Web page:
Junior Summer Study Stipend Results in Unforgettable Learning Experience

Elijah WaldonElijah Waldon
2015 Junior Summer Study Stipend Winner
Franklin Academy Patriots Chapter
Franklin Academy High School, Wake Forest, NC

At first, I expected the Young Writer’s Workshop at the University of North Carolina Wilmington to be just a chance to learn more about creative writing. However, what seemed like an exciting opportunity to spend five days at the sunny UNC Wilmington campus, a trip funded in part by the National English Honor Society (NEHS) Junior Summer Study Stipend, turned out to be an unforgettable learning experience in understanding myself as a creative writer.

University of North Carolina Wilmington signImagine being surrounded by 30 aspiring poets, novelists, and non-fiction enthusiasts for five whole days! It took me a while to become comfortable with my new surroundings, but after exchanging plot ideas over lunch with other campers, I quickly felt like I gained a new family. My assigned small group’s passions were even similar to my own: a love of poetry, mystic fantasy, young adult dystopia, and animation scripts. The most savory moments with my group were during our daily workshops with our leader, Eli. Having these individual discussions allowed me to appreciate my fellow peers’ work and to gain valuable feedback and criticism on my own poetry.

Wilmington BeachDay one consisted of getting settled into the dorm rooms and meeting other workshop participants. The second day began with timed writing prompts, testing my ability to spit out raw creativity in under 15 minutes. Those short moments revealed to me that I express my creativity primarily through poetic stanzas, whether the topic was a midnight in NYC, or the nostalgia of high school graduation. Afterward, two lectures quenched my thirst for poetry as well as fiction. Professor Mark Cox, founder of the Workshop, taught me how to build poetry, from representational to referential to associational concepts. On the other hand, Jason Mott, the creator of the idea behind ABC’s Resurrection, revealed the beyond-the-cover secrets of getting a story published and the basics of narration. Throughout the third day, I made more memories discussing dialogue in scene work, working on the anthology in the publishing lab, and (my personal favorite) learning the art of erasure poetry. The day culminated with a trolley trip to the beach, where I learned I’d rather watch the water than get in it! The fourth day caught me by surprise; I never imagined being randomly chosen as a character for author Dave Gill’s demonstration on how to craft young adult fiction. Later, I discovered an interest in starting my own blog from listening to Tim Bass’ lecture on nonfiction writing. However, the highlight of my entire stay at UNC Wilmington was the night of the writers’ readings. While listening to sophisticated spoken word and inventive novel excerpts, I realized how blessed I was to be amongst the next generation of literati.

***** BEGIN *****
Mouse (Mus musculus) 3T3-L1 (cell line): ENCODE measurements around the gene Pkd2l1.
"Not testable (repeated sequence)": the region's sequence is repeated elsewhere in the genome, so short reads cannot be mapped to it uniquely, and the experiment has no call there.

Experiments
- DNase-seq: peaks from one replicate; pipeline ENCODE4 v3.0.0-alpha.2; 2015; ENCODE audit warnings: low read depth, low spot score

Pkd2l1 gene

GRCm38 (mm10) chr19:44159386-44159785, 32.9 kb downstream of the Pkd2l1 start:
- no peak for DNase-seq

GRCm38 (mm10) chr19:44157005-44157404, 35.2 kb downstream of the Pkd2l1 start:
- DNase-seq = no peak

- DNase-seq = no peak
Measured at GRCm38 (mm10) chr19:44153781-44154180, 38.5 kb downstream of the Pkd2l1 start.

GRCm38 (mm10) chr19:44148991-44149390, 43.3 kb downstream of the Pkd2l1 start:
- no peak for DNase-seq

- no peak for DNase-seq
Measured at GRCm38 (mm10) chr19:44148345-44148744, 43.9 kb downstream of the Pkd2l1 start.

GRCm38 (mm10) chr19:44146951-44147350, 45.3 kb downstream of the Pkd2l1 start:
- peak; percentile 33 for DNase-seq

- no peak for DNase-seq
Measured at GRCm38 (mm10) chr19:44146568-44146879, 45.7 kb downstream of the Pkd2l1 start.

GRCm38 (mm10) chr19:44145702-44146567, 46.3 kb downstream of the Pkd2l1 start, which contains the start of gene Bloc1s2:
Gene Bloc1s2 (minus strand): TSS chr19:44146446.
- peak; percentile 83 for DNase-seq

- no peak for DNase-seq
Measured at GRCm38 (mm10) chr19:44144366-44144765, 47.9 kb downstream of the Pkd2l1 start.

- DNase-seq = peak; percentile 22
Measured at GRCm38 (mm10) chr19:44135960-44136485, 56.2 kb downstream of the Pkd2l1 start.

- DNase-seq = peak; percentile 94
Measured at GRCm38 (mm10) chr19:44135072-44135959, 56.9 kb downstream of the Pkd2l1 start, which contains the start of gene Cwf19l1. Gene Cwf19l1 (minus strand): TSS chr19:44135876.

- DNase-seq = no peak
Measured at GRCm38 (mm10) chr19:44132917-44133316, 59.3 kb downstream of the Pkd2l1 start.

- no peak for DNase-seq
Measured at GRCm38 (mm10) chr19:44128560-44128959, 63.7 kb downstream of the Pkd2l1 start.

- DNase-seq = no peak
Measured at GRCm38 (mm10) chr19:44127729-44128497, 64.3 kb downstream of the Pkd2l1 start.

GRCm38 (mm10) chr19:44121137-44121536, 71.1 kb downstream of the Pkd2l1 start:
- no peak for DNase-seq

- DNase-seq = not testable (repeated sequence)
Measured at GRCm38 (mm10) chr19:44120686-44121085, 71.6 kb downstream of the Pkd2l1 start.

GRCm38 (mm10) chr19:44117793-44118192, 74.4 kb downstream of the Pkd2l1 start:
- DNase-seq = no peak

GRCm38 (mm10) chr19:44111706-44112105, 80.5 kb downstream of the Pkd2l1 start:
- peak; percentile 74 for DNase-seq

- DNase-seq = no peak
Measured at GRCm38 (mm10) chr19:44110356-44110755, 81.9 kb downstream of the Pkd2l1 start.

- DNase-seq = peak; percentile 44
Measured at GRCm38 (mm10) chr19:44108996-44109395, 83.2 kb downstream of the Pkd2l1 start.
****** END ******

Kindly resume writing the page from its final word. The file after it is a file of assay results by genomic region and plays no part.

I’ll never forget my experience at the Workshop. Thanks to the NEHS Junior Summer Study Stipend, I’ll never forget the invaluable lectures on poetry, fiction, and nonfiction, or the hour-long workshops spent reading young and talented works of literary art. Ultimately, I’ll treasure every authentic moment shared with such an exceptional and extraordinary group of writers who helped inspire the writer I am today, and hope to become.


2016 Junior Summer Study Program

The Junior Summer Study Stipend is presented to members of National English Honor Society (NEHS) who are high school juniors, rising to the senior class in the fall of 2016. This award is intended to support students who have been selected for or who will be attending a summer learning program that is related to English studies in a direct way. Up to two awards for $750 will be offered each year.

This award is competitive in nature; applications will be evaluated by members of the Advisory Council of NEHS.

Submit your application today.

Submissions are due by Monday, May 2, 2016, 11:59 p.m. CDT.

 

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